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# So, this time, Groucho and Harpo work together in the same office. Groucho smokes; Harpo hates smoke. Groucho has the right to smoke, and he...

So, this time, Groucho and Harpo work together in the same office. Groucho smokes; Harpo hates smoke. Groucho has the right to smoke, and he currently smokes 12 cigars per day. He faces marginal costs of reducing smoking (withdrawal pains) equal to $x, where x is the number of cigars reduced. In other words, the cost of giving up the first cigar is $1, the second, $2, and so forth. Harpo receives marginal benefits (reduced discomfort and risk of cancer) equal to $(12-x) from Groucho reducing the number of cigars smoked.

1. Draw a diagram showing the marginal costs and marginal benefits of pollution reduction; put the number of cigars reduced on the horizontal axis. Is it efficient for Groucho to smoke 12 cigars per day? Why or why not? Use this diagram to determine the efficient number of cigars for Groucho to smoke.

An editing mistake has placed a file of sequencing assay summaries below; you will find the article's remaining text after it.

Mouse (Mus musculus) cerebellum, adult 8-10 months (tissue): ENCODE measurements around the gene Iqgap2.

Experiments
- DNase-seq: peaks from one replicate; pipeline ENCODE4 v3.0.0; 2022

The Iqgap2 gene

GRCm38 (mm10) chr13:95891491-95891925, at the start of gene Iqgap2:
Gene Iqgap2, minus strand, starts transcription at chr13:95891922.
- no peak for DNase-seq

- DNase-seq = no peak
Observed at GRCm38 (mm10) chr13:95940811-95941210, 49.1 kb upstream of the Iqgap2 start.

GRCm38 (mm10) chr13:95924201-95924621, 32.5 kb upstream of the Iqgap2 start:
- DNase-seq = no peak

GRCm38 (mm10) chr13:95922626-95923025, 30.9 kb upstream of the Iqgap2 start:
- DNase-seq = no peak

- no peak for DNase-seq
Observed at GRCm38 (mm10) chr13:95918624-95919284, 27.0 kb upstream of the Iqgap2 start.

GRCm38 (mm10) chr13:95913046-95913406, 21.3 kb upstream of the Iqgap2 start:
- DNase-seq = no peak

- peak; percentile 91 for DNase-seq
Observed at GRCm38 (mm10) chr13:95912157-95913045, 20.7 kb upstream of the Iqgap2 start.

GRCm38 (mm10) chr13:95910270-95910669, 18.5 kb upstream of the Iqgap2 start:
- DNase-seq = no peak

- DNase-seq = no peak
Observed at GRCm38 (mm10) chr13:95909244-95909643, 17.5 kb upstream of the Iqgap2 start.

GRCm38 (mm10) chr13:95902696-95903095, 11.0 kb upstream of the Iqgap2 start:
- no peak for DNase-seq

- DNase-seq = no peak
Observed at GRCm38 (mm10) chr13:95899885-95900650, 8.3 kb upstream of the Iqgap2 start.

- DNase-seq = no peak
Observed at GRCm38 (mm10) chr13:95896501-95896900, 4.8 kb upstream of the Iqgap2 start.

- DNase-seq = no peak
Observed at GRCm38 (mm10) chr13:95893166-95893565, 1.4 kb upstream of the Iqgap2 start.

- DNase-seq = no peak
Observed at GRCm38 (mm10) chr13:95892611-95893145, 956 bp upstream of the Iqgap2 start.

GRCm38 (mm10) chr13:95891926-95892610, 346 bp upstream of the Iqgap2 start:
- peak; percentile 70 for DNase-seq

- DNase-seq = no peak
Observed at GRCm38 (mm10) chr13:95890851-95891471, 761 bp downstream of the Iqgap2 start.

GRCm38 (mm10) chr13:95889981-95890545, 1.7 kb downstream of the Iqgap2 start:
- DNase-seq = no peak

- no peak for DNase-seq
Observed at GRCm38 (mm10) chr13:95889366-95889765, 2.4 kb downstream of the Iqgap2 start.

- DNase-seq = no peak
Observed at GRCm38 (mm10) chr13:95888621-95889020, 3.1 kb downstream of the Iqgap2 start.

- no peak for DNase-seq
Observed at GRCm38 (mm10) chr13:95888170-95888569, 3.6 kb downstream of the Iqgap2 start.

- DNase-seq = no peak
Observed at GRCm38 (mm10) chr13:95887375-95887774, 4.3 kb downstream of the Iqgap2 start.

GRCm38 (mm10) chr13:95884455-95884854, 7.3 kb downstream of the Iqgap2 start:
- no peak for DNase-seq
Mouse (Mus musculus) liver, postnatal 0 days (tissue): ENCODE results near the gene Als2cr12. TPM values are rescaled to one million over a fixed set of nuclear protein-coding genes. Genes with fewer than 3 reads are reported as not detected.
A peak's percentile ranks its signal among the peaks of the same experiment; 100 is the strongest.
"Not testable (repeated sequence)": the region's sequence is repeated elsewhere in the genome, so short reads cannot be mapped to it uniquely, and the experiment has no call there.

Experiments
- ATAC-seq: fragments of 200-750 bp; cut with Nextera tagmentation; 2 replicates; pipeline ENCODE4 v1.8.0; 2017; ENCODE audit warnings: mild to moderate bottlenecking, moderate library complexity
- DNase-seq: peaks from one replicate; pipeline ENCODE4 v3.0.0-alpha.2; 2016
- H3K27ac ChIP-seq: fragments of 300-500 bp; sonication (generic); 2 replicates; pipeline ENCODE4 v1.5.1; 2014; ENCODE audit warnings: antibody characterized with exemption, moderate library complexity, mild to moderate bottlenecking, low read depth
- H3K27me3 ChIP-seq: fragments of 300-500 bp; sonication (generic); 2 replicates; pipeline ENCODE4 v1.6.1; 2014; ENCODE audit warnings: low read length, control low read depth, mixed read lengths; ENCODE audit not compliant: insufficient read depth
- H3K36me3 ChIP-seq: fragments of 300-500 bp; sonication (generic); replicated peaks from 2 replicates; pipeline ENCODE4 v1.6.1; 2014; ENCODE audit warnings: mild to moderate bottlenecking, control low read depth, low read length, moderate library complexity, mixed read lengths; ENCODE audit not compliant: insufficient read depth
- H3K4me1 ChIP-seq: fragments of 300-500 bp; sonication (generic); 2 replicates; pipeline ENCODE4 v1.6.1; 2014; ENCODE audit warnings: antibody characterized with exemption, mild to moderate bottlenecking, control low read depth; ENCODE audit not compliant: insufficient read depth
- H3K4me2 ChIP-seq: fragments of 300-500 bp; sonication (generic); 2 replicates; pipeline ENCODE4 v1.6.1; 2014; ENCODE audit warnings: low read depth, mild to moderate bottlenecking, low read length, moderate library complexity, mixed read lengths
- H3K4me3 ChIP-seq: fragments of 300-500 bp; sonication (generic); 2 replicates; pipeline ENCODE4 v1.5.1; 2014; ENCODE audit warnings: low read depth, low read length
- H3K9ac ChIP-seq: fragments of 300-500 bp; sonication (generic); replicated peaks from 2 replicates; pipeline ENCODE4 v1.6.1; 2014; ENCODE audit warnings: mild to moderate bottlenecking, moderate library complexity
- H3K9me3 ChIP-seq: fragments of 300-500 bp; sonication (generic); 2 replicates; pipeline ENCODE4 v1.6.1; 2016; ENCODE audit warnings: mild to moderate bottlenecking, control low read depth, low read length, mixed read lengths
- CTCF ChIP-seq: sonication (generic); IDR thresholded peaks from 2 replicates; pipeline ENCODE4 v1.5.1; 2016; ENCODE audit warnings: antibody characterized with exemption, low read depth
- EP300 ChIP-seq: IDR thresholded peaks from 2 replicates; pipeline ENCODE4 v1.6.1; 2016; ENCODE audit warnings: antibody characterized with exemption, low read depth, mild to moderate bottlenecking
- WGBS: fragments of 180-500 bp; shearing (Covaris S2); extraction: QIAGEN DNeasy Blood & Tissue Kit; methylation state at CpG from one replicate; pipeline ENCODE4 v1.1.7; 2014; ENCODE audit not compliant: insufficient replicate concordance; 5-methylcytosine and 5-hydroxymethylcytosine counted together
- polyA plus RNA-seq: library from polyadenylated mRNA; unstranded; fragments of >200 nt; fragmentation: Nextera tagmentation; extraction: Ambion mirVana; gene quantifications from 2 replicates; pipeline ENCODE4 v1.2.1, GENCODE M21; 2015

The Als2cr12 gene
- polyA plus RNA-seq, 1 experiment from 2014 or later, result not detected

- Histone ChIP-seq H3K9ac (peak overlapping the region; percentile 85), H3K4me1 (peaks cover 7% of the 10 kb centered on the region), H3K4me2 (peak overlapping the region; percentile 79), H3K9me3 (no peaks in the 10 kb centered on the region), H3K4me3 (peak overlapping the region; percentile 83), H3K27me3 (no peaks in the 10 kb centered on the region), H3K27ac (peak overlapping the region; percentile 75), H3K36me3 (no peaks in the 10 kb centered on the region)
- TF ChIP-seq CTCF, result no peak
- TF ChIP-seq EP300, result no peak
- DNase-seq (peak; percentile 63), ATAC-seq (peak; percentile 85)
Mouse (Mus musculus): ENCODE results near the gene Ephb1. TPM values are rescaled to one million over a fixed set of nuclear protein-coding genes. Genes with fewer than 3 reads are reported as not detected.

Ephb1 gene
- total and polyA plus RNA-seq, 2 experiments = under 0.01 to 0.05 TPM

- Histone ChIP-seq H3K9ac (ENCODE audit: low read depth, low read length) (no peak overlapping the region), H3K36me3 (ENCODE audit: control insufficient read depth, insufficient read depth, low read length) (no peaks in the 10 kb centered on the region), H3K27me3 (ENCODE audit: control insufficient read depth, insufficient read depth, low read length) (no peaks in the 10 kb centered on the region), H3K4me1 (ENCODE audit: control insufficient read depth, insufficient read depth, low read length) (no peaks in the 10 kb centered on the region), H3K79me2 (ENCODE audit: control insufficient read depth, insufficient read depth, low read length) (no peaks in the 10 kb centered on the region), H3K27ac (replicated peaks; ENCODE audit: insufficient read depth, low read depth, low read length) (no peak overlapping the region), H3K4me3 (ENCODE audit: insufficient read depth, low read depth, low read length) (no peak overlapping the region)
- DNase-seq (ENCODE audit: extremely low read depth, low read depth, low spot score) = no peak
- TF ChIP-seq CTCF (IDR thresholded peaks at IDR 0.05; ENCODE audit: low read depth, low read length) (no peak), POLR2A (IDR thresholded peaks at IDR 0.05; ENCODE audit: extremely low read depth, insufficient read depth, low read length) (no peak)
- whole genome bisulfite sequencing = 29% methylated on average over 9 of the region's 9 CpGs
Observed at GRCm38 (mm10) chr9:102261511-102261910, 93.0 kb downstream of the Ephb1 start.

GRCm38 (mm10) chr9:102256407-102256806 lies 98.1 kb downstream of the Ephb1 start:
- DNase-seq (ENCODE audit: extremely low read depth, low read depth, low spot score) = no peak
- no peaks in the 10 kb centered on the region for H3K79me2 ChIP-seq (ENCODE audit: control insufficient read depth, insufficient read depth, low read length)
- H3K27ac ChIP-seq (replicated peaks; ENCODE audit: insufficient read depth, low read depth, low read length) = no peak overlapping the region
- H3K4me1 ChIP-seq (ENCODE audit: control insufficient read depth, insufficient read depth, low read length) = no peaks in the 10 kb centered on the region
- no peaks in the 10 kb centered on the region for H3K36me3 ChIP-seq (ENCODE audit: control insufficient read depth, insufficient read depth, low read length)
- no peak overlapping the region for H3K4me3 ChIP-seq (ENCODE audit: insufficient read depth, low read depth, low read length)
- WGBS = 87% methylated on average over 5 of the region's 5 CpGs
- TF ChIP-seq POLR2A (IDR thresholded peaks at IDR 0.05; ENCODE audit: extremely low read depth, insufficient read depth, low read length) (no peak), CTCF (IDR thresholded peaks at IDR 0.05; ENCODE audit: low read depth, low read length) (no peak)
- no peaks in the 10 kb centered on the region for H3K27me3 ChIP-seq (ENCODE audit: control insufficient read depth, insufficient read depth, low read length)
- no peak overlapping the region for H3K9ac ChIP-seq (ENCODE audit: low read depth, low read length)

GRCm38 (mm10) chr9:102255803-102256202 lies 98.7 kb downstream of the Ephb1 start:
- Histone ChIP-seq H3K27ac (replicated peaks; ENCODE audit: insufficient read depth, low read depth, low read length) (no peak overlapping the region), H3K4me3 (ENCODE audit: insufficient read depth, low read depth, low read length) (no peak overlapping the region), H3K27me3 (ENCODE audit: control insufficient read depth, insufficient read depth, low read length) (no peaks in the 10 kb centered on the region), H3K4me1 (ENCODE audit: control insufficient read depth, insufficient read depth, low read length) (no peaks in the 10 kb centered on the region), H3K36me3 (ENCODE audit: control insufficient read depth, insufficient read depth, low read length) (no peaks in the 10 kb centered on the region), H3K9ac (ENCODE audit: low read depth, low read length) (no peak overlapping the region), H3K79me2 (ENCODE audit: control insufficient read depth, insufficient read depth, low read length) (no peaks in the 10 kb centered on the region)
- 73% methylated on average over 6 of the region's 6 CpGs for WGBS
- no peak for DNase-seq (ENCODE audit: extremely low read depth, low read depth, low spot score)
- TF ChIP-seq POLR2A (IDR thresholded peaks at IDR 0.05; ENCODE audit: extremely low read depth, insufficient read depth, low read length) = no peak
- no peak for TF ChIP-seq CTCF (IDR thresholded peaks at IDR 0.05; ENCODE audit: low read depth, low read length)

2. Assume that Groucho has the right to smoke in the office, but that Harpo can pay Groucho to smoke less. Can Groucho and Harpo come up with a deal that makes both individuals better off? How many cigars will Groucho smoke under this Coasean bargain? How much money will Groucho be able to charge Harpo for this reduction in smoking? Is this outcome efficient? Is it fair?

3. Now assume their boss reduces Harpo's wages. Harpo cannot afford to pay Groucho more than $30 a day to reduce the amount of smoking in their office. How many cigars will Groucho smoke now, given this increased inequality? How much money will Groucho charge Harpo for this reduction in smoking? Is the new outcome efficient? Is it fair